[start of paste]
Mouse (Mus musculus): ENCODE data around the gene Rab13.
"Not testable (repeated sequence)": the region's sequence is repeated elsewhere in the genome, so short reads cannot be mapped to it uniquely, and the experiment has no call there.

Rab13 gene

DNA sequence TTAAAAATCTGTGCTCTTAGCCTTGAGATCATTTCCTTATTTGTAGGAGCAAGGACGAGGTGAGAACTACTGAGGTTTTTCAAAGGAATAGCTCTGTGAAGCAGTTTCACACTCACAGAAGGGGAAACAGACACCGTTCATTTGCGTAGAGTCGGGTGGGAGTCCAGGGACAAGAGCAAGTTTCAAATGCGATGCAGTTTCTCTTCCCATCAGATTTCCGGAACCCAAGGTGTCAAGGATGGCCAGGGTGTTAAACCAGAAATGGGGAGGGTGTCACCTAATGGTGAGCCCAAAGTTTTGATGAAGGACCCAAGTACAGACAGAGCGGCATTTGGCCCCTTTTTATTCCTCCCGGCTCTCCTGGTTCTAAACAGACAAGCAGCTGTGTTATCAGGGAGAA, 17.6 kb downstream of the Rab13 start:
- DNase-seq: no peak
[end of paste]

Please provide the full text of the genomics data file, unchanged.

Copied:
Mouse (Mus musculus): ENCODE data around the gene Rab13.
"Not testable (repeated sequence)": the region's sequence is repeated elsewhere in the genome, so short reads cannot be mapped to it uniquely, and the experiment has no call there.

Rab13 gene

DNA sequence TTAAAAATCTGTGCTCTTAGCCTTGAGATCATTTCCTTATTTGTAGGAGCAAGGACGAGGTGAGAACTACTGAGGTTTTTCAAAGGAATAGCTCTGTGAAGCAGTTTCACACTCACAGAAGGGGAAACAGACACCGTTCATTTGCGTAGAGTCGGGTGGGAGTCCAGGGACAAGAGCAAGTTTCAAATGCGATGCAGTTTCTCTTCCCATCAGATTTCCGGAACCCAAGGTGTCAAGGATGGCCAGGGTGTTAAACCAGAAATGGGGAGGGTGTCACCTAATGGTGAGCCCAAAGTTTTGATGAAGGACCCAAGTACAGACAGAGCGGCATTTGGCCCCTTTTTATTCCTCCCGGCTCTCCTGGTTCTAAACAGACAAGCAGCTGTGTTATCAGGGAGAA, 17.6 kb downstream of the Rab13 start:
- DNase-seq: no peak